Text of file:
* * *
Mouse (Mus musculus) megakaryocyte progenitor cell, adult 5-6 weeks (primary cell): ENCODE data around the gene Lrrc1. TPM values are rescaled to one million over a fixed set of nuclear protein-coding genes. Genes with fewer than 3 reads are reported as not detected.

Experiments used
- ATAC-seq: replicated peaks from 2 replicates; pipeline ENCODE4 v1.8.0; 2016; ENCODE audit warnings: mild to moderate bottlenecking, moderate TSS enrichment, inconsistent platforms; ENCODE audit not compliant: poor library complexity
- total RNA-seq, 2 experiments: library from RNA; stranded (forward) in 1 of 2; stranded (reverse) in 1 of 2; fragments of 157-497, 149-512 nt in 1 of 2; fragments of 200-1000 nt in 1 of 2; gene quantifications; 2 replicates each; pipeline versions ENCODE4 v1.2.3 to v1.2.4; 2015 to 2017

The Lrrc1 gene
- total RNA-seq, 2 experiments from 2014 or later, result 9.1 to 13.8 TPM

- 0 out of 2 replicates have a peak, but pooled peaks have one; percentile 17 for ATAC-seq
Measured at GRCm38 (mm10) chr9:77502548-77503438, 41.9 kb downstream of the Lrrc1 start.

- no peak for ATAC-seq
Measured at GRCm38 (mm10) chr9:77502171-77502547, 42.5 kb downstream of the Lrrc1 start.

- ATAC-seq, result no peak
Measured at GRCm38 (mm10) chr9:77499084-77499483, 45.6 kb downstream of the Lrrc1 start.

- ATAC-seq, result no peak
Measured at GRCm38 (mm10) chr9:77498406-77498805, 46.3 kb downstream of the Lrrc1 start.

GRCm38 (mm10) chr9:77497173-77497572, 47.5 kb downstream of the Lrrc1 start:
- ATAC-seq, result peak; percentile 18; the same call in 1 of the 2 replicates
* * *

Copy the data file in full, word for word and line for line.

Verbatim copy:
Mouse (Mus musculus) megakaryocyte progenitor cell, adult 5-6 weeks (primary cell): ENCODE data around the gene Lrrc1. TPM values are rescaled to one million over a fixed set of nuclear protein-coding genes. Genes with fewer than 3 reads are reported as not detected.

Experiments used
- ATAC-seq: replicated peaks from 2 replicates; pipeline ENCODE4 v1.8.0; 2016; ENCODE audit warnings: mild to moderate bottlenecking, moderate TSS enrichment, inconsistent platforms; ENCODE audit not compliant: poor library complexity
- total RNA-seq, 2 experiments: library from RNA; stranded (forward) in 1 of 2; stranded (reverse) in 1 of 2; fragments of 157-497, 149-512 nt in 1 of 2; fragments of 200-1000 nt in 1 of 2; gene quantifications; 2 replicates each; pipeline versions ENCODE4 v1.2.3 to v1.2.4; 2015 to 2017

The Lrrc1 gene
- total RNA-seq, 2 experiments from 2014 or later, result 9.1 to 13.8 TPM

- 0 out of 2 replicates have a peak, but pooled peaks have one; percentile 17 for ATAC-seq
Measured at GRCm38 (mm10) chr9:77502548-77503438, 41.9 kb downstream of the Lrrc1 start.

- no peak for ATAC-seq
Measured at GRCm38 (mm10) chr9:77502171-77502547, 42.5 kb downstream of the Lrrc1 start.

- ATAC-seq, result no peak
Measured at GRCm38 (mm10) chr9:77499084-77499483, 45.6 kb downstream of the Lrrc1 start.

- ATAC-seq, result no peak
Measured at GRCm38 (mm10) chr9:77498406-77498805, 46.3 kb downstream of the Lrrc1 start.

GRCm38 (mm10) chr9:77497173-77497572, 47.5 kb downstream of the Lrrc1 start:
- ATAC-seq, result peak; percentile 18; the same call in 1 of the 2 replicates